Making Women’s Health a Priority

In honor of National Women’s Health Week, a week dedicated to increasing women’s awareness of ways to improve their health, here are five important health concerns of which women should always be aware:

Heart Disease: While heart disease is the leading cause of death in women and men, women are more likely to die following a heart attack. Heart attack symptoms for women are also different. Symptoms more common in women include shortness of breath, nausea, lightheadedness, and back or jaw pain.

Cancer: Cancer is one of the leading causes of death in women. Lung cancer claims the most lives, followed by breast cancer. Although an individual’s family history is a major determinant, women can take steps, such as not smoking, getting an annual mammogram and adopting a healthier lifestyle, to help prevent cancer or identify it early.

Stroke: Although many stroke risk factors are the same for both women and men (e.g. family history, high blood pressure and high cholesterol), some risk factors for women are unique. This includes taking birth control pills, pregnancy and using hormone replacement therapy.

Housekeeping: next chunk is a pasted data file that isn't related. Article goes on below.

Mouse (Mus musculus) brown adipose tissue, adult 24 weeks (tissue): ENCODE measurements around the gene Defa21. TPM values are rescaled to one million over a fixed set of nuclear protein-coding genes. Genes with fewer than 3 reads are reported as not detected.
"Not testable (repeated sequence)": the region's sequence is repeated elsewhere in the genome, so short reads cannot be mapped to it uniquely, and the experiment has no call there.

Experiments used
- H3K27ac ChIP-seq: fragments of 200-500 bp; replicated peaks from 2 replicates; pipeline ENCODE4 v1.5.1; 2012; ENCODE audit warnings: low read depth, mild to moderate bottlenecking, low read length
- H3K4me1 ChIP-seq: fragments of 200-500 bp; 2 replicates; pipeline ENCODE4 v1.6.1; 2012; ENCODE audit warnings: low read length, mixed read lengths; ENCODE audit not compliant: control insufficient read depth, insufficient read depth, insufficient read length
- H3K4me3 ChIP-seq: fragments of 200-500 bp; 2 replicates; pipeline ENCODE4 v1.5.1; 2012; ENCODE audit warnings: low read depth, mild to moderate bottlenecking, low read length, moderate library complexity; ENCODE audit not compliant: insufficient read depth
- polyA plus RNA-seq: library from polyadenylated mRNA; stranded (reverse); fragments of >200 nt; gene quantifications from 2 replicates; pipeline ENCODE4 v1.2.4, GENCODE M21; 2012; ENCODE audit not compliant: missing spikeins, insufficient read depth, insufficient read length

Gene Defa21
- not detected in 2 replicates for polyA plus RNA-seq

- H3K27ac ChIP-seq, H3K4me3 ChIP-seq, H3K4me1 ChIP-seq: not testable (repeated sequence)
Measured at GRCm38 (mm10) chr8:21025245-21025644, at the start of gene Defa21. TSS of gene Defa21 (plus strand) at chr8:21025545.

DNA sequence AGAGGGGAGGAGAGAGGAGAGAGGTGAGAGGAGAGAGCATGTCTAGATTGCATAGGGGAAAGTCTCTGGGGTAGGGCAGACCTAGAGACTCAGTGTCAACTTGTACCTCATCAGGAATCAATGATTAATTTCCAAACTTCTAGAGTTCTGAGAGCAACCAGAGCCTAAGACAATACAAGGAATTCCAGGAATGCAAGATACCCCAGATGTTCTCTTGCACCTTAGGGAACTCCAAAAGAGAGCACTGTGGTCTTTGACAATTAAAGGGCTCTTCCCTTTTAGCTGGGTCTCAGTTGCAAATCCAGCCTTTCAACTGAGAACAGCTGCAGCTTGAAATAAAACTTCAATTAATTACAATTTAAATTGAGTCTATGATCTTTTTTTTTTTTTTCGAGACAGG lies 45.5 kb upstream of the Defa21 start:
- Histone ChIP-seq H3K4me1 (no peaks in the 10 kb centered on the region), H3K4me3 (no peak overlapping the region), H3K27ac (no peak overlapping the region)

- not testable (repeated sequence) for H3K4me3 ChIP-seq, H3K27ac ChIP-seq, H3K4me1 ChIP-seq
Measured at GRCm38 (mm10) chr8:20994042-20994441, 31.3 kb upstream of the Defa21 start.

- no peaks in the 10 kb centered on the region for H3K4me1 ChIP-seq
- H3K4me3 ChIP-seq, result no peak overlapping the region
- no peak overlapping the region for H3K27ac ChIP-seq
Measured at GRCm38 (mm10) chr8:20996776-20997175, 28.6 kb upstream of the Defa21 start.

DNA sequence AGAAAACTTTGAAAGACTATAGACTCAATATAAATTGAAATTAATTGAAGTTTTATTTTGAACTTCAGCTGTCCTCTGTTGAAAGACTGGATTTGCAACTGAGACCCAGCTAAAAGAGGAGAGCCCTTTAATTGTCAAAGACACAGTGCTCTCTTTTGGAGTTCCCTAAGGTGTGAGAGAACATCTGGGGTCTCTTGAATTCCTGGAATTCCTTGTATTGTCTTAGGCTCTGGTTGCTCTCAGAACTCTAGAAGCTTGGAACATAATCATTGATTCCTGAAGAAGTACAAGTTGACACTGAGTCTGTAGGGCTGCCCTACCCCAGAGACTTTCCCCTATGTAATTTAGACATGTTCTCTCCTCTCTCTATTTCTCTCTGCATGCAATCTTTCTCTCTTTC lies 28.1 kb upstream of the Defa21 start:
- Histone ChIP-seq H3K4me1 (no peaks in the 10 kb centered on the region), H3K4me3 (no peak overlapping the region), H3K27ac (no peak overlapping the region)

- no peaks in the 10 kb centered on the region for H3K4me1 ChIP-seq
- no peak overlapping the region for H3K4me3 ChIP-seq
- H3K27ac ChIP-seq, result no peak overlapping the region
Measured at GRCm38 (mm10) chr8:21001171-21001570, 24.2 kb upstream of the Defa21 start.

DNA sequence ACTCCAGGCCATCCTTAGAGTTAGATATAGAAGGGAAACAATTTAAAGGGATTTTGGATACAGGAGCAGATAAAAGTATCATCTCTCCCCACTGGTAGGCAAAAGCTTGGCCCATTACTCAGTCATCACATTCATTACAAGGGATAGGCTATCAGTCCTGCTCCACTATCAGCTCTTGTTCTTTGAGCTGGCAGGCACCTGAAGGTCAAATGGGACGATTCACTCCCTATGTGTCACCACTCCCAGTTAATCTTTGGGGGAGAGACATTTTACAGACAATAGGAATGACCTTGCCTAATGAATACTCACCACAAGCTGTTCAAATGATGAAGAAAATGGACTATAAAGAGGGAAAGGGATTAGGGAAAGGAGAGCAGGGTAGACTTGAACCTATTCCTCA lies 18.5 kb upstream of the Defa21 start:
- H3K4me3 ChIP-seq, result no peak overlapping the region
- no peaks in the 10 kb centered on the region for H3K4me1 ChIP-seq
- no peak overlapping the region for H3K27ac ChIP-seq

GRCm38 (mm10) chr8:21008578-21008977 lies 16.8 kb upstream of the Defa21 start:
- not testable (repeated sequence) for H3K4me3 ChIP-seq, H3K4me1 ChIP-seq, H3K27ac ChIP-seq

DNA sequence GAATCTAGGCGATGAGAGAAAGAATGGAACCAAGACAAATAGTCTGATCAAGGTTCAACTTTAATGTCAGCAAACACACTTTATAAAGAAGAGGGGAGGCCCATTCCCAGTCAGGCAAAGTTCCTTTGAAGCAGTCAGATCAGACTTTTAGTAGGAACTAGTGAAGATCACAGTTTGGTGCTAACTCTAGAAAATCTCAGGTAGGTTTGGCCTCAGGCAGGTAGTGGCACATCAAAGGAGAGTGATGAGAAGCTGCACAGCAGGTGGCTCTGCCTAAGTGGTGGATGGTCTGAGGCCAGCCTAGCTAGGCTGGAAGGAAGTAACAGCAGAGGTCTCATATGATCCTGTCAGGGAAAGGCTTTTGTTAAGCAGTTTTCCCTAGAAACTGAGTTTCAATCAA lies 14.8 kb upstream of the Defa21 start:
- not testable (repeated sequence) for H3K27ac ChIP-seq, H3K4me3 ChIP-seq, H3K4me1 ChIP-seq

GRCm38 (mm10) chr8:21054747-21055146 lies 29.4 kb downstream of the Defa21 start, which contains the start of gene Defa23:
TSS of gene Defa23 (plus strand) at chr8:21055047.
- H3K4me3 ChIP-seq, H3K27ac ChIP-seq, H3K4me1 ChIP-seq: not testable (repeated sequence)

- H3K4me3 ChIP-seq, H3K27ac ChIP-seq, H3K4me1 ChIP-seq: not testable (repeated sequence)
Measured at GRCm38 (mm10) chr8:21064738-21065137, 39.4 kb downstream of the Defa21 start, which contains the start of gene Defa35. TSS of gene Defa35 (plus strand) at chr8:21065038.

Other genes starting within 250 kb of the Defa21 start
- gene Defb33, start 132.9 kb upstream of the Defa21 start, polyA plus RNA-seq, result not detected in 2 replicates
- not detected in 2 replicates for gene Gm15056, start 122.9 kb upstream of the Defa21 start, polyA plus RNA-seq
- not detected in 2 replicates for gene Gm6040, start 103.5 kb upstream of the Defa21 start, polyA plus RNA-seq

Mental Health: Women are more likely to show signs of depression and anxiety and have somatic complaints (an extreme focus on physical symptoms—such as pain or fatigue—that causes major emotional distress and problems functioning). Treatments for these health issues include medications, psychotherapy and exercise, as well as stress management and relaxation techniques.

• Osteoporosis: Women are at a greater risk of developing osteoporosis, a bone disease that causes them to become extremely weak and brittle. With osteoporosis, bones can break from a fall, a minor bump or even from bending over, sneezing and coughing. The most common osteoporosis-related fractures occur in the hip, wrist or spine. To keep bones healthy, regular exercise and eating foods high in calcium and vitamin D are very important.

The best way to get your health on the right track is with regular check-ups by a provider. Carroll Hospital has a range of providers in various specialties to address your needs. To find one that is appropriate for you, call Care Connect at 410-871-7000, or visit our online physician directory.

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